They're doing what to get the job?

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The Independent Online
SO I'M sitting in a restaurant in Los Angeles called Muffins, etc. where they sell 64 kinds of muffin and at least 12 kinds of cappuccino. I'm eating my sugarless-peach-ginseng and drinking a fat-free frappe when my friend Alan the television director arrives, sinks to the table, and mutters: 'After 20 years in this business, you'd think nothing would shock me. Hah. I just came from casting a new show. You know what actresses are doing now? Every one of them is pulling a Sharon Stone.'

'You mean like in Basic Instinct where she flashes Michael Douglas?' I ask. 'They're exposing themselves? You are such a liar.'

'Four this week,' he says. 'Four actresses came in without underwear on, and they made sure I found out about it. It's very upsetting.'

I keep poking at him to see if he's just hallucinating, but he's not. I try to put myself into an actress's mind, try to picture her getting ready for her audition: blow-drying her hair upside down, plucking stray chin hairs, then thinking, 'What the hell, I really need this part', and throwing her knickers out the window.

'Is this the end of civilisation?' I ask, gulping down my muffin. 'Why would a woman demean herself like that?'

'It's just fashion,' he says. 'After Flashdance every actress I auditioned wore a sweatshirt cut to ribbons.'

I can't decide whether to laugh or be really depressed.

I MOVED from New York to LA a year ago because New York was too violent. So now I'm in Beirut with earthquakes. I hate it here, but not as much as I had come to hate New York.

The Eighties destroyed Manhattan. Money-lust took over, and instead of everyone wanting to be a really cool performance artist or belong to the weirdest punk band, everyone just wanted to wear an Armani jacket and get a good table at a trendy restaurant. Meanwhile displaced mental patients and crack addicts took over the streets.

My big problem out here is that I don't know who anyone is. In New York I could look at a person and know everything. A woman would push ahead of me in the subway and I'd think, 'Oh, poor thing - she works in a dry cleaner's, lives in Brooklyn with her elderly parents and a sick cat, her boyfriend is fooling around on her, and that dress she got yesterday at Loehmann's is cutting into her armpits.'

But in LA I'll look at a creature in white cowboy boots, lace stockings and miniskirt and have no idea why she looks that way. The only thing I know with absolute certainty is that she's writing a screenplay, and someday wants to direct.

I tried working on a television sitcom for a season. They make you sit in a room for 10 hours a day and shout jokes at each other. The one who shouts loudest wins. This is one reason why American sitcoms suck.

The other reason is the species we call the 'network executive'. A network executive is a 25-year-old guy with a marketing background who thinks that writing is no big deal. If he wanted to, he could do it with all his hands tied behind his back. But he doesn't want to; he would rather drive writers insane by taking every original television show and moulding it astutely so that it finally emerges as a hideous cliche.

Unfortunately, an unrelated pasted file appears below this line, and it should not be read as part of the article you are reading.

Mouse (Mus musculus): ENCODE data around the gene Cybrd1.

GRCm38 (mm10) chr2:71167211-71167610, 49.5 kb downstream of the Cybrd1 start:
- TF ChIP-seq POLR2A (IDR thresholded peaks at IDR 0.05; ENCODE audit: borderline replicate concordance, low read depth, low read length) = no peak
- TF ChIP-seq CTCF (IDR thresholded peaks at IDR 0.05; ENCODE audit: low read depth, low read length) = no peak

Does the network executive do this because he is a sadist? No, he does it because he is terrified. He decides what shows go on the air. Every show he airs must be an instantaneous success or else the soap manufacturers and car companies that spend trillions of dollars to sponsor these shows will have huge temper tantrums and take their advertising to another network. Which means that the network executive will be fired and have no way to pay for his black Porsche Carrera.

Because he is so terrified, he cannot take risks. He cannot see the truth in front of his snivelling nose: the television shows that become hits are unique, creative endeavours. The network exec decides instead to clone other hit shows and always fails.

And writers put up with this. In fact they suck up madly to the network executives because they are paid enormous amounts to be treated like dirt.

I FANTASISE about moving to London where I always have the best time because I have lovely friends and lots of dates. Out here I have to date young people who think it's exotic to date a 40-year-old woman with a grown son.

'He's 27]' said my son about a recent date. 'Mom, what can you possibly be thinking?'

'Come on, he's cute and he has a very cool pick-up truck,' I told him.

'But he's 27]'

'Look, kid, all the men my age want a 23-year-old blonde with legs up to her neck. What would you have me do?'

'Knitting?' he chirps. He can't get dates either. All the girls he meets are going out with the old guys who should be dating me.

In London they're not paedophiles. They are insane, but I like that. In fact I met my best boyfriend in London 20 years ago. We were working at the Albany Empire in Deptford, south London, and were absolutely sure we were saving the world by putting on agitprop puppet shows in pubs and forming squatters' unions.

My boyfriend was kind and passionate and adored me. We lived in a soon-to-be demolished squat in Crystal Palace where the ceilings would periodically fall on our heads. He wanted to get me out of there and into a nice flat, he wanted to help me bring up my infant son.

So naturally I treated him abysmally. George Hay from Liverpool, are you married with five children? Have you emigrated to Australia? Is it too late?

ANYWAY I can't move to London because of your quarantine law. We don't have rabies in America] We haven't for years and years] My dogs could never survive six months in a kennel, and I could never afford the thousands of pounds it costs.

Could someone please repeal this ridiculous law? Come on, have a heart, I'm tired of dating children.

Lynn Barber is on holiday